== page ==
That was quite the 72-hour period for FCPA enforcement last week. On Wednesday, it was JGC Corporation of Japan ($218.8 million in criminal fines). On Thursday, it was Comverse Technologies ($2.8 million in combined DOJ and SEC fines, penalties, and disgorgement). On Friday, it was Johnson & Johnson ($70 million in combined DOJ and SEC fines, penalties and disgorgement – plus approximately $7.9 million in a related U.K. Serious Fraud Office civil recovery).

This post analyzes the Johnson & Johnson enforcement action. Separate posts regarding the Comverse and JGC Corp. enforcement actions will follow later this week.


Johnson & Johnson (“J&J), a global pharmaceutical, consumer product, and medical device company, resolved enforcement actions focused on business conduct in Greece, Poland, Romania. The enforcement actions also resolved an investigation of Johnson & Johnson subsidiary companies in the United Nations Oil for Food Program in Iraq.

The J&J enforcement action involved both a DOJ and SEC component. Total settlement amount was $70 million ($21.4 million criminal fine via a DOJ deferred prosecution agreement; $48.6 million in disgorgement and prejudgment interest via a SEC settled complaint).

This post summarizes the DOJ, SEC and SFO enforcement actions.


The DOJ enforcement action involved a criminal information (here) against DePuy Inc. (a wholly-owned subsidiary of J&J and a global manufacturer and supplier of orthopedic medical devices) resolved through a deferred prosecution agreement (here).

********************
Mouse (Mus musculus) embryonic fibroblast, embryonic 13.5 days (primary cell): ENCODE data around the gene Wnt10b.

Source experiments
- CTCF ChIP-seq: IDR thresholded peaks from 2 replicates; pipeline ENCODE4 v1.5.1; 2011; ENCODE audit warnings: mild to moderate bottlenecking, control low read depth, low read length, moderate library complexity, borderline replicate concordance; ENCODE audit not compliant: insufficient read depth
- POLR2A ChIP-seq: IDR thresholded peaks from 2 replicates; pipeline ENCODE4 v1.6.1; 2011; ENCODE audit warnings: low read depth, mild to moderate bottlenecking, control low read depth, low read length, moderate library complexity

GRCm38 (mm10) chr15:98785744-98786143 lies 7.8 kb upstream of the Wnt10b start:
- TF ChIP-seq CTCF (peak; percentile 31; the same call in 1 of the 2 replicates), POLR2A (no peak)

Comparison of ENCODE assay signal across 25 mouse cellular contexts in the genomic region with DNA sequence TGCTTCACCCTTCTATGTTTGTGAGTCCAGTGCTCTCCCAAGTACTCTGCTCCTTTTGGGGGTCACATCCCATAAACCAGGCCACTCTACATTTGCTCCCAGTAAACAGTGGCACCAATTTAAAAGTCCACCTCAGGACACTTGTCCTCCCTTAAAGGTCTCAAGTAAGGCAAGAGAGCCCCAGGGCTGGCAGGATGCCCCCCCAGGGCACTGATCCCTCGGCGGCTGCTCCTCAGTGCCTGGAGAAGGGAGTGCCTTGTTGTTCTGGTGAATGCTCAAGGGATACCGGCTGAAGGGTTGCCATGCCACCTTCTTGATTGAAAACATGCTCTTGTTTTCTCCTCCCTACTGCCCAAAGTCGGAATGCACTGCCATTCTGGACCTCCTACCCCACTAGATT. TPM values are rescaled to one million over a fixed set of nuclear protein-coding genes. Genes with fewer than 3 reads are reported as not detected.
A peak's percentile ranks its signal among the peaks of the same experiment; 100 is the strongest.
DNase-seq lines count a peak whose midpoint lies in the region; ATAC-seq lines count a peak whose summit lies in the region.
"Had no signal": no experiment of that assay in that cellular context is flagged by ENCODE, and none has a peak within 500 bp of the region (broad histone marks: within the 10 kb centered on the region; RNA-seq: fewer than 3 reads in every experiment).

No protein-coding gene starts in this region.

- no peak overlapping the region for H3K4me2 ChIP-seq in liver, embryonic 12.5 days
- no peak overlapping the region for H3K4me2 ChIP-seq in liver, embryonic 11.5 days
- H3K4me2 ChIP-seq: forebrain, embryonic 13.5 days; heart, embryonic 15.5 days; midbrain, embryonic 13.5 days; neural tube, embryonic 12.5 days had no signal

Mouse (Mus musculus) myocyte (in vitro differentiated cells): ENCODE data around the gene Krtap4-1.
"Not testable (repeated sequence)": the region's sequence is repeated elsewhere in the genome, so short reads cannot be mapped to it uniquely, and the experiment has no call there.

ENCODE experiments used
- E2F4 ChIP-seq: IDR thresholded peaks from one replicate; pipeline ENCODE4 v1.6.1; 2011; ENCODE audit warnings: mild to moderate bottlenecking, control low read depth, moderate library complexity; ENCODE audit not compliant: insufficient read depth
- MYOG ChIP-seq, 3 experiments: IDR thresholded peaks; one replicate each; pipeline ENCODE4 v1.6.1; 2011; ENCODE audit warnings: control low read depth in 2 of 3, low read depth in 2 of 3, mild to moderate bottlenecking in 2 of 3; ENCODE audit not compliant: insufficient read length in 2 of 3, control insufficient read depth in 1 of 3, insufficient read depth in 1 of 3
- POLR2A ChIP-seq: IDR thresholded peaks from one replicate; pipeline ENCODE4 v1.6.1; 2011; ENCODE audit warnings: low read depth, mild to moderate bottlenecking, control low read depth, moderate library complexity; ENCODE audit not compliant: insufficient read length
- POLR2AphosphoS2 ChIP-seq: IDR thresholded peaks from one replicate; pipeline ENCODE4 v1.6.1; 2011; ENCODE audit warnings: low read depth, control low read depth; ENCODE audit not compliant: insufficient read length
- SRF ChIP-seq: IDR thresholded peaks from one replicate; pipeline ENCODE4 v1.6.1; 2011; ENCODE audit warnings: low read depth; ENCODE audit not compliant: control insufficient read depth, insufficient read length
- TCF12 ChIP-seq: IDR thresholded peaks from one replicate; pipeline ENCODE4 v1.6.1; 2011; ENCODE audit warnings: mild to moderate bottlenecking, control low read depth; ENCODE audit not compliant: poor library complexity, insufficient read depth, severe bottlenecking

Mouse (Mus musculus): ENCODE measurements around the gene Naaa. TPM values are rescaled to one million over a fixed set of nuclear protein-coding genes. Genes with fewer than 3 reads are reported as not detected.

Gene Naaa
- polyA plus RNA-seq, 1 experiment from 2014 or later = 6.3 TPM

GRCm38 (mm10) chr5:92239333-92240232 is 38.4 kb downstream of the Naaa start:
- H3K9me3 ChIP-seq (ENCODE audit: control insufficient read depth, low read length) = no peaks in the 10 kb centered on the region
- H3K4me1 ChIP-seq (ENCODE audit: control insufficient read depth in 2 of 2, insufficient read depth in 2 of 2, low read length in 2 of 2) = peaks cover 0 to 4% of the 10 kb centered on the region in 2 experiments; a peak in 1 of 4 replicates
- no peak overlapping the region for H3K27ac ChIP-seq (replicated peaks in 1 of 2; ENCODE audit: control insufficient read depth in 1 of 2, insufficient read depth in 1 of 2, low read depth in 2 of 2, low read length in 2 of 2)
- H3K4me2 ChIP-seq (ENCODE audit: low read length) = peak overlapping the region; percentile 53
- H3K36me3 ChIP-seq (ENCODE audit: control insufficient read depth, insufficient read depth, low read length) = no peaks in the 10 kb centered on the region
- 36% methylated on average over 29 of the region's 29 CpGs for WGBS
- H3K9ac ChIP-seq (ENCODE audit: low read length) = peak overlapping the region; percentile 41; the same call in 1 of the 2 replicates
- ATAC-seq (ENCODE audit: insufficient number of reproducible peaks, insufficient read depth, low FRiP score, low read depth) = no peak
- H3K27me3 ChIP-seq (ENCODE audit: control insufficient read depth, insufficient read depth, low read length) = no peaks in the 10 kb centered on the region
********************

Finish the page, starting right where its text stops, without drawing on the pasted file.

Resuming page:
Criminal Information

The background section of the information begins as follows. “Greece has a national healthcare system wherein most Greek hospitals are publicly owned and operated. Health care providers who work at publicly-owned hospitals (“HCPs”) are government employees, providing health care services in their official capacities. Therefore, such HCPs in Greece are “foreign officials” as that term is defined in the FCPA.”

The conduct at issue focuses on Depuy International. In 1998, J&J acquired DePuy, including its subsidiary Deputy International (a U.K. company).

According to the information, between 1998 through 2006, DePuy and others conspired to “secure lucrative business with hospitals in the Greek public health care system by making and promising to make corrupt payments of money and things of value to publicly-employed Greek HCPs.”

The information alleges that “DePuy, its executives, employees, and subsidiaries agreed to sell products to Company X [an agent and distributor for DePuy and its subsidiaries in Greece until 2001 when it was acquired by DePuy and named DePuy Medec and later renamed DePuy Hellas] at a 35% discount, then paid 35% of sales by Company X to an off-shore account of Company Y [based in the Isle of Man and a consultant for DePuy International in Greece until 1999] in order to provide off-the-books funds to Agent A [a Greek national who was the beneficial owners of both Company X and Y] for the payment of cash incentives and other things of value to publicly-employed Greek HCPs to induce the purchase of DePuy products, while concealing the payments.”

The information further alleges that “DePuy, its executives, employees, and subsidiaries agreed to pay Agent A and Agent B [a Greek national who acted as a consultant to DePuy International and DePuy Hellas] a percentage of the value of sales of DePuy products in Greece in order to provide funds to Agent A and Agent B for the payment of cash incentives and other things of value to publicly-employed Greek HCPs to induce the purchase of DePuy products, while concealing the payments.”

The information further alleges that between 2002 and 2006 “approximately £500,000 was withdrawn by DePuy Hellas MD [a Greek National who was an employee of Company X until it was acquired by J&J when she became the Managing Director of DePuy Hellas] and others and used to cover payments owed to HCPs by the agents but not yet paid.”